5. Antiviral Res. 2021 Jun 19. pii: S0166-3542(21)00105-4. [Epub ahead of print] 105115
      The novel coronavirus disease 2019 (COVID-19) caused by the severe acute respiratory syndrome coronavirus 2 (SARS-CoV-2) is responsible for the recent global pandemic. The nuclear export protein (XPO1) has a direct role in the export of SARS-CoV proteins including ORF3b, ORF9b, and nucleocapsid. Inhibition of XPO1 induces anti-inflammatory, anti-viral, and antioxidant pathways. Selinexor is an FDA-approved XPO1 inhibitor. Through bioinformatics analysis, we predicted nuclear export sequences in the ACE-2 protein and confirmed by in vitro testing that inhibition of XPO1 with selinexor induces nuclear localization of ACE-2. Administration of selinexor inhibited viral infection prophylactically as well as therapeutically in vitro. In a ferret model of COVID-19, selinexor treatment reduced viral load in the lungs and protected against tissue damage in the nasal turbinates and lungs in vivo. Our studies demonstrated that selinexor downregulated the pro-inflammatory cytokines IL-1β, IL-6, IL-10, IFN-γ, TNF-α, and GMCSF, commonly associated with the cytokine storm observed in COVID-19 patients. Our findings indicate that nuclear export is critical for SARS-CoV-2 infection and for COVID-19 pathology and suggest that inhibition of XPO1 by selinexor could be a viable anti-viral treatment option.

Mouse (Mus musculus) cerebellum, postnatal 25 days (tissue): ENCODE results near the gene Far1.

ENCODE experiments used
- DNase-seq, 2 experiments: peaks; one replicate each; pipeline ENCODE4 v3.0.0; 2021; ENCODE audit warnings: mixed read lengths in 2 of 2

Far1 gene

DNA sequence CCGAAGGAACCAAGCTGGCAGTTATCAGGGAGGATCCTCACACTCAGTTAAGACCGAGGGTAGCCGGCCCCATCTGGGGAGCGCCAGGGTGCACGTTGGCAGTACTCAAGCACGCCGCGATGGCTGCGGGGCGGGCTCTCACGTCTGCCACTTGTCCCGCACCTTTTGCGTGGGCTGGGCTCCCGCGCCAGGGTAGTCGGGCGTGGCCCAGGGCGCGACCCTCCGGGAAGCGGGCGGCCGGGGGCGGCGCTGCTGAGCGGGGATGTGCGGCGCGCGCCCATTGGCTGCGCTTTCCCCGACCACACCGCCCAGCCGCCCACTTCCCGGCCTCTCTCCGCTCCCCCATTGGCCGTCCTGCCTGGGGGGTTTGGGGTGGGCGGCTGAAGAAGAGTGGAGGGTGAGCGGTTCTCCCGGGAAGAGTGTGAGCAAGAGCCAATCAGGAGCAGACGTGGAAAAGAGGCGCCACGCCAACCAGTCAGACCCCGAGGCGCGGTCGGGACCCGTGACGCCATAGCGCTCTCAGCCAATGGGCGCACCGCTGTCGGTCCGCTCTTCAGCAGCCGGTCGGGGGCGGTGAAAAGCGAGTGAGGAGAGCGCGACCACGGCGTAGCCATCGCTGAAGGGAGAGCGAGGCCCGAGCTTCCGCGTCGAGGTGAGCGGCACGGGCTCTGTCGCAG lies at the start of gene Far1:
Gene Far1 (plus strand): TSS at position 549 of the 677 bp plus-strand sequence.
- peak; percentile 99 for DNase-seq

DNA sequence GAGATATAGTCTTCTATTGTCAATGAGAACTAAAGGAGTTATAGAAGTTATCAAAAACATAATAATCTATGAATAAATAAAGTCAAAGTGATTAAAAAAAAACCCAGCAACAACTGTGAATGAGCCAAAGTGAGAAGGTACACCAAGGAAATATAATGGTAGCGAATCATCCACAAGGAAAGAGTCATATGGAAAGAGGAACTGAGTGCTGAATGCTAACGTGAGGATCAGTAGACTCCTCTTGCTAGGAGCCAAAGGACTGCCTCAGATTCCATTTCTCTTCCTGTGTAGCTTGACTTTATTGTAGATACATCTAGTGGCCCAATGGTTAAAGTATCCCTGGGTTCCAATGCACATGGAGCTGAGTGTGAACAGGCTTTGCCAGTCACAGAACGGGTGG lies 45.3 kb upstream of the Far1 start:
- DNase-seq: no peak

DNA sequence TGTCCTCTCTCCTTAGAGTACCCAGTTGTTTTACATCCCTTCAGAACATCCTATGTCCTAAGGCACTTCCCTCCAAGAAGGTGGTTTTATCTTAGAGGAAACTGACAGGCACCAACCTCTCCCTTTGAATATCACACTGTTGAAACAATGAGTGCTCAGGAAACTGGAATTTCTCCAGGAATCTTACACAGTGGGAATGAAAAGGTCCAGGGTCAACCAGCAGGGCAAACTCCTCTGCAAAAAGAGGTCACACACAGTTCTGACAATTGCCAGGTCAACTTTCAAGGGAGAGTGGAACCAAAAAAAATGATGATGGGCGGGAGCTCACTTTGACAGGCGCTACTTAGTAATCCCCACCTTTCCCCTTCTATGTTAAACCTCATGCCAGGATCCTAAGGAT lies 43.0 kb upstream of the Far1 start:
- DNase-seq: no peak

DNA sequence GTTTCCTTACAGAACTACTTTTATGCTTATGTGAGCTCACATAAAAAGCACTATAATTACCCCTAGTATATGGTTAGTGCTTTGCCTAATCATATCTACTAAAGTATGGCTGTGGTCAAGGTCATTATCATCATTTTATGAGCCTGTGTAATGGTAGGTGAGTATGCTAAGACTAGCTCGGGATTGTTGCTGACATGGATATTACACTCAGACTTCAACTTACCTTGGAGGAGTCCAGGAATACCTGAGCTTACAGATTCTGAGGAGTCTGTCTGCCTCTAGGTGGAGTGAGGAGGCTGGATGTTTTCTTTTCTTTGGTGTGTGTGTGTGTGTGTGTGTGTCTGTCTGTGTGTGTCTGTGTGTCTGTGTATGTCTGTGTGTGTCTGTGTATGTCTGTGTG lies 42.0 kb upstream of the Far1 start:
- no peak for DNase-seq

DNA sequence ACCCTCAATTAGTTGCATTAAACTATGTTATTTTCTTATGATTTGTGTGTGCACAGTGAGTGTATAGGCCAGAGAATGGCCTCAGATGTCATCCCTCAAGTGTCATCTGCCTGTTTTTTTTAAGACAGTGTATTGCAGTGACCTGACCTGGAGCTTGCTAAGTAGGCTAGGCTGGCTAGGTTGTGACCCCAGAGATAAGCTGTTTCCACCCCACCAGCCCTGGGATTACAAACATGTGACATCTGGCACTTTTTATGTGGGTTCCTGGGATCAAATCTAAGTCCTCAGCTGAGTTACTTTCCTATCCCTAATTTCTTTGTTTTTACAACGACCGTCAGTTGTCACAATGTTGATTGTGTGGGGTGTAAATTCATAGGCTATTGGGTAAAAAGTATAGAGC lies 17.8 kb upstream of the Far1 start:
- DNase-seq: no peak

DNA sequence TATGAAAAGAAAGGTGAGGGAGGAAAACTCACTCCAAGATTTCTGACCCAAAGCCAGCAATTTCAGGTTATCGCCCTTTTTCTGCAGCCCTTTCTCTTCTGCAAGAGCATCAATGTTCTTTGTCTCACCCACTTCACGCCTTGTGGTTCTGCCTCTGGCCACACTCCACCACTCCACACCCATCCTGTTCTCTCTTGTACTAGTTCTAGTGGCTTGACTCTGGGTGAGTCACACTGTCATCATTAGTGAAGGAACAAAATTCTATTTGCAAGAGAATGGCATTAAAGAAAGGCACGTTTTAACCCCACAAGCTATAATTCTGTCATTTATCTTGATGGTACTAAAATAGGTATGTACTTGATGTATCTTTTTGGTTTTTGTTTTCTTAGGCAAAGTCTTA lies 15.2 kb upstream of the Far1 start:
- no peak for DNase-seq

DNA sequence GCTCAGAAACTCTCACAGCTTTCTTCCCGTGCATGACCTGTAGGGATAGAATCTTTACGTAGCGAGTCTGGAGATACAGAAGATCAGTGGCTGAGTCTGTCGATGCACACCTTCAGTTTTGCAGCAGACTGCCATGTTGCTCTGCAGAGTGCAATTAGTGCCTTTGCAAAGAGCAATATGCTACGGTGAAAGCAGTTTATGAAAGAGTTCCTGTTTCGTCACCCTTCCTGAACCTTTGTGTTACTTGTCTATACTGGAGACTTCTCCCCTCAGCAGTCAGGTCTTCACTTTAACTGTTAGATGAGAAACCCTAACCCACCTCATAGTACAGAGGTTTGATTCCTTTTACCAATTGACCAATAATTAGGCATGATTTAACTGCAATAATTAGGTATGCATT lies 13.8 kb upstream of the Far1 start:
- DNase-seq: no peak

Keywords:  COVID19; CRM1; Exportin-1; SARS-CoV-2; SINE compound; Selinexor; XPO1